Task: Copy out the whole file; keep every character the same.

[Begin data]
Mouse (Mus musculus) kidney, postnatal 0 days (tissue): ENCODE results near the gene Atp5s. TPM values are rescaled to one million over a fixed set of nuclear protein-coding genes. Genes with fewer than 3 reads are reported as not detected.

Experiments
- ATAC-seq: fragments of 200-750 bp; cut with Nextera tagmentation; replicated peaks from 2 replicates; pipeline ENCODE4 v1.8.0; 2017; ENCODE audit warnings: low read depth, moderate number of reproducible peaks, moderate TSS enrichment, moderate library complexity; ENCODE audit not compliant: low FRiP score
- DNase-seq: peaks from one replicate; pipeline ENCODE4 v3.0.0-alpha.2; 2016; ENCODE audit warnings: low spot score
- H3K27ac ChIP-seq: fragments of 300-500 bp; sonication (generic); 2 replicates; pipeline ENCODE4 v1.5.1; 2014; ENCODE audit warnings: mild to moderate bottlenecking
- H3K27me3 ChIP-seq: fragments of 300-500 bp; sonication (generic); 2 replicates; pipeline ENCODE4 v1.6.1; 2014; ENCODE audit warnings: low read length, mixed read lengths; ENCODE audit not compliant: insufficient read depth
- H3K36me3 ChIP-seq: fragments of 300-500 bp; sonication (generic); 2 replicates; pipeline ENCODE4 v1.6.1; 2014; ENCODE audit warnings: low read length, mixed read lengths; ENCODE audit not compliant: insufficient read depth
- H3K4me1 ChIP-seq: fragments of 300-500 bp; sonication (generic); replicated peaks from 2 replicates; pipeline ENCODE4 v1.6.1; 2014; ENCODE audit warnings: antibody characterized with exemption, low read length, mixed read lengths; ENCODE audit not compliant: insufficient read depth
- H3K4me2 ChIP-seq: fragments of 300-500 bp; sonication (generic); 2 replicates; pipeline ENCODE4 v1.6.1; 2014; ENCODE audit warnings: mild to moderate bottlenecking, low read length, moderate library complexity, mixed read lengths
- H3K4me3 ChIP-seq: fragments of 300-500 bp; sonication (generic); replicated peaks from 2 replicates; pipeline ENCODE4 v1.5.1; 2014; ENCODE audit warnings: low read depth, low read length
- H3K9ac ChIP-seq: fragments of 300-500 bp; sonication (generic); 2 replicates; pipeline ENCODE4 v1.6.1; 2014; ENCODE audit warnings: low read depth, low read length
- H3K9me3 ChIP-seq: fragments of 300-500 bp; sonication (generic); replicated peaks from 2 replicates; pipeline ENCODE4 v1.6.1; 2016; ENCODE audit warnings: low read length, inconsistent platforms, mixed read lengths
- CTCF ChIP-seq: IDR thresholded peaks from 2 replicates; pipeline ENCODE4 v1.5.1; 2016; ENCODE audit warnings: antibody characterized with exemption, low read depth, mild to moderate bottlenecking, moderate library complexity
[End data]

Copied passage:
Mouse (Mus musculus) kidney, postnatal 0 days (tissue): ENCODE results near the gene Atp5s. TPM values are rescaled to one million over a fixed set of nuclear protein-coding genes. Genes with fewer than 3 reads are reported as not detected.

Experiments
- ATAC-seq: fragments of 200-750 bp; cut with Nextera tagmentation; replicated peaks from 2 replicates; pipeline ENCODE4 v1.8.0; 2017; ENCODE audit warnings: low read depth, moderate number of reproducible peaks, moderate TSS enrichment, moderate library complexity; ENCODE audit not compliant: low FRiP score
- DNase-seq: peaks from one replicate; pipeline ENCODE4 v3.0.0-alpha.2; 2016; ENCODE audit warnings: low spot score
- H3K27ac ChIP-seq: fragments of 300-500 bp; sonication (generic); 2 replicates; pipeline ENCODE4 v1.5.1; 2014; ENCODE audit warnings: mild to moderate bottlenecking
- H3K27me3 ChIP-seq: fragments of 300-500 bp; sonication (generic); 2 replicates; pipeline ENCODE4 v1.6.1; 2014; ENCODE audit warnings: low read length, mixed read lengths; ENCODE audit not compliant: insufficient read depth
- H3K36me3 ChIP-seq: fragments of 300-500 bp; sonication (generic); 2 replicates; pipeline ENCODE4 v1.6.1; 2014; ENCODE audit warnings: low read length, mixed read lengths; ENCODE audit not compliant: insufficient read depth
- H3K4me1 ChIP-seq: fragments of 300-500 bp; sonication (generic); replicated peaks from 2 replicates; pipeline ENCODE4 v1.6.1; 2014; ENCODE audit warnings: antibody characterized with exemption, low read length, mixed read lengths; ENCODE audit not compliant: insufficient read depth
- H3K4me2 ChIP-seq: fragments of 300-500 bp; sonication (generic); 2 replicates; pipeline ENCODE4 v1.6.1; 2014; ENCODE audit warnings: mild to moderate bottlenecking, low read length, moderate library complexity, mixed read lengths
- H3K4me3 ChIP-seq: fragments of 300-500 bp; sonication (generic); replicated peaks from 2 replicates; pipeline ENCODE4 v1.5.1; 2014; ENCODE audit warnings: low read depth, low read length
- H3K9ac ChIP-seq: fragments of 300-500 bp; sonication (generic); 2 replicates; pipeline ENCODE4 v1.6.1; 2014; ENCODE audit warnings: low read depth, low read length
- H3K9me3 ChIP-seq: fragments of 300-500 bp; sonication (generic); replicated peaks from 2 replicates; pipeline ENCODE4 v1.6.1; 2016; ENCODE audit warnings: low read length, inconsistent platforms, mixed read lengths
- CTCF ChIP-seq: IDR thresholded peaks from 2 replicates; pipeline ENCODE4 v1.5.1; 2016; ENCODE audit warnings: antibody characterized with exemption, low read depth, mild to moderate bottlenecking, moderate library complexity